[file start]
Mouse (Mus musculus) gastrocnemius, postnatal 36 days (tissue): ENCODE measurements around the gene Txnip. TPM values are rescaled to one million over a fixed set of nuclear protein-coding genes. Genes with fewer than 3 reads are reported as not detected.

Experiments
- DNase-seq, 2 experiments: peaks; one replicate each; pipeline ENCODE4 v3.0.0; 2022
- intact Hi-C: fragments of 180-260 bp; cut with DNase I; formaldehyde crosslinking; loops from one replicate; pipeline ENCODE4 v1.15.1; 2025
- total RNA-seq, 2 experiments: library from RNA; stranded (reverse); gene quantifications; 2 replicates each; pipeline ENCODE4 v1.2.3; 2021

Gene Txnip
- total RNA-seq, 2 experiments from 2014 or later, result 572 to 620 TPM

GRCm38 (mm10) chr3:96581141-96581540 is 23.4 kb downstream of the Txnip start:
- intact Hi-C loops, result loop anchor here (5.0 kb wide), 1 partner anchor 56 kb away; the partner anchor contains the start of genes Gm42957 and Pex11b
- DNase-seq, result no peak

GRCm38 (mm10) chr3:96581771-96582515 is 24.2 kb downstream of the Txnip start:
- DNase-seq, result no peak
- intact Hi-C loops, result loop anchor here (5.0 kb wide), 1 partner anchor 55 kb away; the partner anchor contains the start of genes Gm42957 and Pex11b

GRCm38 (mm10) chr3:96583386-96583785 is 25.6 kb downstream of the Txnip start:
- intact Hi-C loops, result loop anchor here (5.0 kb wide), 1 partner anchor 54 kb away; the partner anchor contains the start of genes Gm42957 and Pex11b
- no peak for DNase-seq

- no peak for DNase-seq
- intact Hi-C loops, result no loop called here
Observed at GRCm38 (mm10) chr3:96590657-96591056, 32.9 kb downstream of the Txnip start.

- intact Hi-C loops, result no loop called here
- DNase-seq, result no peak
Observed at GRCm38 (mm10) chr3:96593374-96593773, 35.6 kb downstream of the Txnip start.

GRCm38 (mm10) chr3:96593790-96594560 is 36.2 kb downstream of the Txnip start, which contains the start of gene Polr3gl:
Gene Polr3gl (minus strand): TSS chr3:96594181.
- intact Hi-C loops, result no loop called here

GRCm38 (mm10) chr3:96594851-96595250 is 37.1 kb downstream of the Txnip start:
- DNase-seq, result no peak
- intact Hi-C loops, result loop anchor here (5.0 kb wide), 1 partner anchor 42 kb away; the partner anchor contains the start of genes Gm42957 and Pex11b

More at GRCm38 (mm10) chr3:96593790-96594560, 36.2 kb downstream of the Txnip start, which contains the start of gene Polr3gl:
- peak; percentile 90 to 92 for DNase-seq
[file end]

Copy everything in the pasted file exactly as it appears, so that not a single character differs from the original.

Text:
Mouse (Mus musculus) gastrocnemius, postnatal 36 days (tissue): ENCODE measurements around the gene Txnip. TPM values are rescaled to one million over a fixed set of nuclear protein-coding genes. Genes with fewer than 3 reads are reported as not detected.

Experiments
- DNase-seq, 2 experiments: peaks; one replicate each; pipeline ENCODE4 v3.0.0; 2022
- intact Hi-C: fragments of 180-260 bp; cut with DNase I; formaldehyde crosslinking; loops from one replicate; pipeline ENCODE4 v1.15.1; 2025
- total RNA-seq, 2 experiments: library from RNA; stranded (reverse); gene quantifications; 2 replicates each; pipeline ENCODE4 v1.2.3; 2021

Gene Txnip
- total RNA-seq, 2 experiments from 2014 or later, result 572 to 620 TPM

GRCm38 (mm10) chr3:96581141-96581540 is 23.4 kb downstream of the Txnip start:
- intact Hi-C loops, result loop anchor here (5.0 kb wide), 1 partner anchor 56 kb away; the partner anchor contains the start of genes Gm42957 and Pex11b
- DNase-seq, result no peak

GRCm38 (mm10) chr3:96581771-96582515 is 24.2 kb downstream of the Txnip start:
- DNase-seq, result no peak
- intact Hi-C loops, result loop anchor here (5.0 kb wide), 1 partner anchor 55 kb away; the partner anchor contains the start of genes Gm42957 and Pex11b

GRCm38 (mm10) chr3:96583386-96583785 is 25.6 kb downstream of the Txnip start:
- intact Hi-C loops, result loop anchor here (5.0 kb wide), 1 partner anchor 54 kb away; the partner anchor contains the start of genes Gm42957 and Pex11b
- no peak for DNase-seq

- no peak for DNase-seq
- intact Hi-C loops, result no loop called here
Observed at GRCm38 (mm10) chr3:96590657-96591056, 32.9 kb downstream of the Txnip start.

- intact Hi-C loops, result no loop called here
- DNase-seq, result no peak
Observed at GRCm38 (mm10) chr3:96593374-96593773, 35.6 kb downstream of the Txnip start.

GRCm38 (mm10) chr3:96593790-96594560 is 36.2 kb downstream of the Txnip start, which contains the start of gene Polr3gl:
Gene Polr3gl (minus strand): TSS chr3:96594181.
- intact Hi-C loops, result no loop called here

GRCm38 (mm10) chr3:96594851-96595250 is 37.1 kb downstream of the Txnip start:
- DNase-seq, result no peak
- intact Hi-C loops, result loop anchor here (5.0 kb wide), 1 partner anchor 42 kb away; the partner anchor contains the start of genes Gm42957 and Pex11b

More at GRCm38 (mm10) chr3:96593790-96594560, 36.2 kb downstream of the Txnip start, which contains the start of gene Polr3gl:
- peak; percentile 90 to 92 for DNase-seq